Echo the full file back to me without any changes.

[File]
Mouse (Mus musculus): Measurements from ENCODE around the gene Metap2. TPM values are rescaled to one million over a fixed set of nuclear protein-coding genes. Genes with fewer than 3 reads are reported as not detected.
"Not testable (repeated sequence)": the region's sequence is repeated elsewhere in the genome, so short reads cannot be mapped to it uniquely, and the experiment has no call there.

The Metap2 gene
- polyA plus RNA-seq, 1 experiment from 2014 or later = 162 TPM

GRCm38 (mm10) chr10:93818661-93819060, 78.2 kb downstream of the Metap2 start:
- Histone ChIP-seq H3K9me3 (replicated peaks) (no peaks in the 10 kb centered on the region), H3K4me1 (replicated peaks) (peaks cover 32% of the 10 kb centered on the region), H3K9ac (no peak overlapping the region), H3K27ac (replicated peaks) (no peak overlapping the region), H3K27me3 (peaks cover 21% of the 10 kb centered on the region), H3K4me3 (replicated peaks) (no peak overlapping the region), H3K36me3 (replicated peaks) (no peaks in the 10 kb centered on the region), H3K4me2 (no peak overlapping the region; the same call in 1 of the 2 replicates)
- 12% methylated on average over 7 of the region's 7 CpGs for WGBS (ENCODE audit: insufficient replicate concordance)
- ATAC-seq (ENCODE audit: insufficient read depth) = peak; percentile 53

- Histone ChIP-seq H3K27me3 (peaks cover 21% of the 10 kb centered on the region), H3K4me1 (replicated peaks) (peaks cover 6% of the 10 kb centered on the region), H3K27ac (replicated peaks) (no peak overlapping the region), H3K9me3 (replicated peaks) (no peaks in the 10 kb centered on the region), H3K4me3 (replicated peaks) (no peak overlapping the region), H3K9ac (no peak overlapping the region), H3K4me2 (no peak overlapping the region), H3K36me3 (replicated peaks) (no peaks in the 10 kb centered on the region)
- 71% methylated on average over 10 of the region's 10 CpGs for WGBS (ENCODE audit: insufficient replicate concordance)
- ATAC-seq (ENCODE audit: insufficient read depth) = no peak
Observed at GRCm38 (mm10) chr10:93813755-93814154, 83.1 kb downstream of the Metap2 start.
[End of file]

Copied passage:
Mouse (Mus musculus): Measurements from ENCODE around the gene Metap2. TPM values are rescaled to one million over a fixed set of nuclear protein-coding genes. Genes with fewer than 3 reads are reported as not detected.
"Not testable (repeated sequence)": the region's sequence is repeated elsewhere in the genome, so short reads cannot be mapped to it uniquely, and the experiment has no call there.

The Metap2 gene
- polyA plus RNA-seq, 1 experiment from 2014 or later = 162 TPM

GRCm38 (mm10) chr10:93818661-93819060, 78.2 kb downstream of the Metap2 start:
- Histone ChIP-seq H3K9me3 (replicated peaks) (no peaks in the 10 kb centered on the region), H3K4me1 (replicated peaks) (peaks cover 32% of the 10 kb centered on the region), H3K9ac (no peak overlapping the region), H3K27ac (replicated peaks) (no peak overlapping the region), H3K27me3 (peaks cover 21% of the 10 kb centered on the region), H3K4me3 (replicated peaks) (no peak overlapping the region), H3K36me3 (replicated peaks) (no peaks in the 10 kb centered on the region), H3K4me2 (no peak overlapping the region; the same call in 1 of the 2 replicates)
- 12% methylated on average over 7 of the region's 7 CpGs for WGBS (ENCODE audit: insufficient replicate concordance)
- ATAC-seq (ENCODE audit: insufficient read depth) = peak; percentile 53

- Histone ChIP-seq H3K27me3 (peaks cover 21% of the 10 kb centered on the region), H3K4me1 (replicated peaks) (peaks cover 6% of the 10 kb centered on the region), H3K27ac (replicated peaks) (no peak overlapping the region), H3K9me3 (replicated peaks) (no peaks in the 10 kb centered on the region), H3K4me3 (replicated peaks) (no peak overlapping the region), H3K9ac (no peak overlapping the region), H3K4me2 (no peak overlapping the region), H3K36me3 (replicated peaks) (no peaks in the 10 kb centered on the region)
- 71% methylated on average over 10 of the region's 10 CpGs for WGBS (ENCODE audit: insufficient replicate concordance)
- ATAC-seq (ENCODE audit: insufficient read depth) = no peak
Observed at GRCm38 (mm10) chr10:93813755-93814154, 83.1 kb downstream of the Metap2 start.